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Vision and Values


Yeshiva University is a unique ecosystem of educational institutions and resources that prepares the next generation of leaders with Jewish values and market-ready skills to achieve great success in their personal and professional lives, endowing them with both the will and wherewithal to transform the Jewish world and broader society for the better.


Values: The Five Torot    



Torat Emet

We believe in truth, and humanity’s ability to discover it.

The pursuit of truth has always been the driving force behind advances in human understanding, from Socrates’ wanderings through the streets of Athens to the innovations of the Industrial Revolution. People of faith, who believe in a divine author of Creation, believe that the act of discovery is sacred, whether in the realm of philosophy, physics, economics, or the study of the human mind. The Jewish people in particular affirm that, beginning with the Revelation of the Torah at Mount Sinai, God entrusted eternal teachings and values to us that we must cherish and study diligently above all else for they represent the terms of the special covenant that God made with us. All people, regardless of their faith background,should value the accumulation of knowledge because it is the way to truth, and a prerequisite to human growth.




Torat Chaim

We believe in applying our knowledge to impact the world around us.

Jewish thought asserts that truth is made available to human beings not simply so they can marvel at it, but so that they can use it. Students studying literature, computer science, law, psychology, or anything else, are expected to take what they learn and implement it within their own lives, and apply it to the real world around them. When people see a problem that needs addressing, their responsibility is to draw upon the truths they uncovered during their studies in finding a solution. They must live truth in the real world, not simply study it in the classroom.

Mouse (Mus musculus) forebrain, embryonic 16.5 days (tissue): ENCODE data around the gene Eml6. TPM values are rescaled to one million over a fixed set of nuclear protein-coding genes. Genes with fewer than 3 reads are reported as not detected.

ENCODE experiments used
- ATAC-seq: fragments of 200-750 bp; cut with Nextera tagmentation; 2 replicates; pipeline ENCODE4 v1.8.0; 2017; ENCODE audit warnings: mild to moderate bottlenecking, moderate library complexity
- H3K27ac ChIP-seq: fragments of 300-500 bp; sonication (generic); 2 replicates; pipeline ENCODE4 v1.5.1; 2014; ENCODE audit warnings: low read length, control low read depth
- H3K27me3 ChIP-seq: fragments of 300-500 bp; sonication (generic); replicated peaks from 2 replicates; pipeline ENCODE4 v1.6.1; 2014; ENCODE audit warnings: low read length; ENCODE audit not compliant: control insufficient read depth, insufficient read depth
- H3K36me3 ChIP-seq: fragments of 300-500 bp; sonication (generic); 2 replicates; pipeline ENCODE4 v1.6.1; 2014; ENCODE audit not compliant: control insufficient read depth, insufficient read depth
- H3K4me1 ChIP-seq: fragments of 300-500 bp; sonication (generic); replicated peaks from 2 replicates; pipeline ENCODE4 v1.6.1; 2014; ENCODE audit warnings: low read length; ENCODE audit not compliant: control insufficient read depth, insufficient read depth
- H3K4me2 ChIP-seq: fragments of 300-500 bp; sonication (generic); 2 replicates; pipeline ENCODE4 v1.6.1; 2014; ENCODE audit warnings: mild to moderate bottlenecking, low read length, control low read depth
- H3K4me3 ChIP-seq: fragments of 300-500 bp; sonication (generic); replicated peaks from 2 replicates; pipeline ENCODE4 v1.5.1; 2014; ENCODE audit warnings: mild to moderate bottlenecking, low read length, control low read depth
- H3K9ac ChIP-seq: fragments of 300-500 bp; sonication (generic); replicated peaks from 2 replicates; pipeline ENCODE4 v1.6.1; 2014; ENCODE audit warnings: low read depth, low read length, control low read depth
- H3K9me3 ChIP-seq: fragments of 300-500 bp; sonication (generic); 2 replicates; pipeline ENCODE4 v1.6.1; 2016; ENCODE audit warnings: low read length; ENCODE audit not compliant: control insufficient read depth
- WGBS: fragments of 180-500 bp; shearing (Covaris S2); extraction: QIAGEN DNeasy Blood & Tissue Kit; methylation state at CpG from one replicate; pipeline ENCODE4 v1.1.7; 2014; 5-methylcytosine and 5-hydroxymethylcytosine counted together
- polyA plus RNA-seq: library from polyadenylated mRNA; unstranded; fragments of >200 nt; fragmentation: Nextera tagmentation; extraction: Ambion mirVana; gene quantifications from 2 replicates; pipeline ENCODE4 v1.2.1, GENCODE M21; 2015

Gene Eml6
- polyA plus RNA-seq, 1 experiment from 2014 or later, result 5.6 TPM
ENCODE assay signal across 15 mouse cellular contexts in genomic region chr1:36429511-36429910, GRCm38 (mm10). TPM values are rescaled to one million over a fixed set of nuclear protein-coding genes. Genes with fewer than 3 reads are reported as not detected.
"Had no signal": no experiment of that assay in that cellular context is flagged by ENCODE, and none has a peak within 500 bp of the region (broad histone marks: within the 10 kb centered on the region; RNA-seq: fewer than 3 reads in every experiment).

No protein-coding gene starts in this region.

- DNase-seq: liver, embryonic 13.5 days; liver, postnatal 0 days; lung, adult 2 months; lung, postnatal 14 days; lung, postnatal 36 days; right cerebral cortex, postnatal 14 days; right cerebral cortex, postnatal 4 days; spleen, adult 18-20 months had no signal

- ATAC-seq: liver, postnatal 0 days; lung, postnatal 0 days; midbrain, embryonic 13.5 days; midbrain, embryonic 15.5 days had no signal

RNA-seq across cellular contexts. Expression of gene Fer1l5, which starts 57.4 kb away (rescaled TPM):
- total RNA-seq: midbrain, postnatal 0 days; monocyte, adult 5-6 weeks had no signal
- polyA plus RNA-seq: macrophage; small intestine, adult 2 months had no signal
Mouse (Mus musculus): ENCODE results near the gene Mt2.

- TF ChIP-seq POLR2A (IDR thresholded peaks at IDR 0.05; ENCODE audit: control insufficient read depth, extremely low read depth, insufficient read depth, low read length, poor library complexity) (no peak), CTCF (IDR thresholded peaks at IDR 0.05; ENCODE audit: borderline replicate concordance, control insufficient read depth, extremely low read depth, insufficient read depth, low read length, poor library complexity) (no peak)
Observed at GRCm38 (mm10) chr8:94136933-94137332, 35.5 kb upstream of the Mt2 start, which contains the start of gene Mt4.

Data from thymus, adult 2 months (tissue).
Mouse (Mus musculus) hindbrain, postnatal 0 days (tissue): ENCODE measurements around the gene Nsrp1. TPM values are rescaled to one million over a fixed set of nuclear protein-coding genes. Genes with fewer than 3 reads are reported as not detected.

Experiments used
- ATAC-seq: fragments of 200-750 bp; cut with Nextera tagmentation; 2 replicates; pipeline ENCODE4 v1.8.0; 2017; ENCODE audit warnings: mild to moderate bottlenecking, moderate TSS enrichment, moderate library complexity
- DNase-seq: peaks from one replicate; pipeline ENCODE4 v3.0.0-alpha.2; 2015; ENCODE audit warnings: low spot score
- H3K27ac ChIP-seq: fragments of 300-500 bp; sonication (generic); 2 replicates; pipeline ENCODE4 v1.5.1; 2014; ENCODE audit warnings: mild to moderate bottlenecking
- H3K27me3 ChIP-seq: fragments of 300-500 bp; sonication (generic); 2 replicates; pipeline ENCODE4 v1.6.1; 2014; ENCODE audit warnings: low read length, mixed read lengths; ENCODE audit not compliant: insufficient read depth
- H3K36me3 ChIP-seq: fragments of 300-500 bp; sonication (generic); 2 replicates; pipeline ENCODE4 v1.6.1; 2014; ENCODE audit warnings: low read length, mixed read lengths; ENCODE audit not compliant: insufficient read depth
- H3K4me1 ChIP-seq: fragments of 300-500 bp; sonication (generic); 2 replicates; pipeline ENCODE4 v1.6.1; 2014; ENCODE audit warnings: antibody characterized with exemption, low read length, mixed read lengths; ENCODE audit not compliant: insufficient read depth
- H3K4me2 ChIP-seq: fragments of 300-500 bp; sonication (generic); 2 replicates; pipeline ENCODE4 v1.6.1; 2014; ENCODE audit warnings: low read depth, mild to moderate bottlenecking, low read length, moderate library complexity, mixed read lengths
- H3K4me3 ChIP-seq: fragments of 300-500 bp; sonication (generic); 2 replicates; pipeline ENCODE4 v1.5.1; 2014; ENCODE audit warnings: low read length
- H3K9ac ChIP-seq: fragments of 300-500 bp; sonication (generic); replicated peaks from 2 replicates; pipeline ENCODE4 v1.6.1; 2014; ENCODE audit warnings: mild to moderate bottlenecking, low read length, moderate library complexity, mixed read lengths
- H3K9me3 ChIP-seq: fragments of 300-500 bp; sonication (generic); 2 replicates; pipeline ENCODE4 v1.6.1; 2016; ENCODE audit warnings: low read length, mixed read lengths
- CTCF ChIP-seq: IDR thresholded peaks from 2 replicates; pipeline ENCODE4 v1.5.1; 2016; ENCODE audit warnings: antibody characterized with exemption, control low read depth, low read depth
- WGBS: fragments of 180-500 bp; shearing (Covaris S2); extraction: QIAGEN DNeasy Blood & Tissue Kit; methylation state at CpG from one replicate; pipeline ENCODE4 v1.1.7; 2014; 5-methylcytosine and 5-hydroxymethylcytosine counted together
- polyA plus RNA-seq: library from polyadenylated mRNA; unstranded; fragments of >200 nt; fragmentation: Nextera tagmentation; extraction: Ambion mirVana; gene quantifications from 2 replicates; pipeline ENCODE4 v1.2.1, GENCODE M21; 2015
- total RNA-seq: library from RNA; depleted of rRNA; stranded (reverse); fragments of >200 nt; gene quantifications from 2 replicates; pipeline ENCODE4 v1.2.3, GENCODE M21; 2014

Torat Adam

We believe in the infinite worth of each and every human being.

Judaic tradition first introduced to the world the radical proposition that each individual is created in the divine image, and accordingly possesses incalculable worth and value. The unique talents and skills that each individual possesses are a reflection of this divine image, and it is therefore a sacred task to hone and develop them. The vast, expansive human diversity that results from this process is not a challenge, but a blessing. Each of us has our own path to greatness.




Torat Chesed

We believe in the responsibility to reach out to others in compassion.

Even as we recognize the opportunities of human diversity, Jewish tradition emphasizes the importance of common obligations. In particular, every human being is given the same responsibility to use their unique gifts in the service of others; to care for our fellow human beings; to reach out to them in thoughtfulness, kindness and sensitivity, and form a connected community.




Torat Zion

We believe that humanity’s purpose is to transform our world for the better and move history forward.

In Jewish thought, the concept of redemption represents the conviction that while we live in an imperfect world, we have a responsibility to strive towards its perfection. Regardless of a person’s personal convictions about whether social perfection is attainable or even definable, it is the act of working towards it which gives our life meaning and purpose. This common striving is an endeavor that brings all of humanity together. The Jewish people’s task to build up the land of Israel into an inspiring, model society represents this effort in microcosm. But it is part of a larger project that includes all of humankind. If the arc of the moral universe bends towards justice, then redemption represents our responsibility to work together in the service of God to move history forward.

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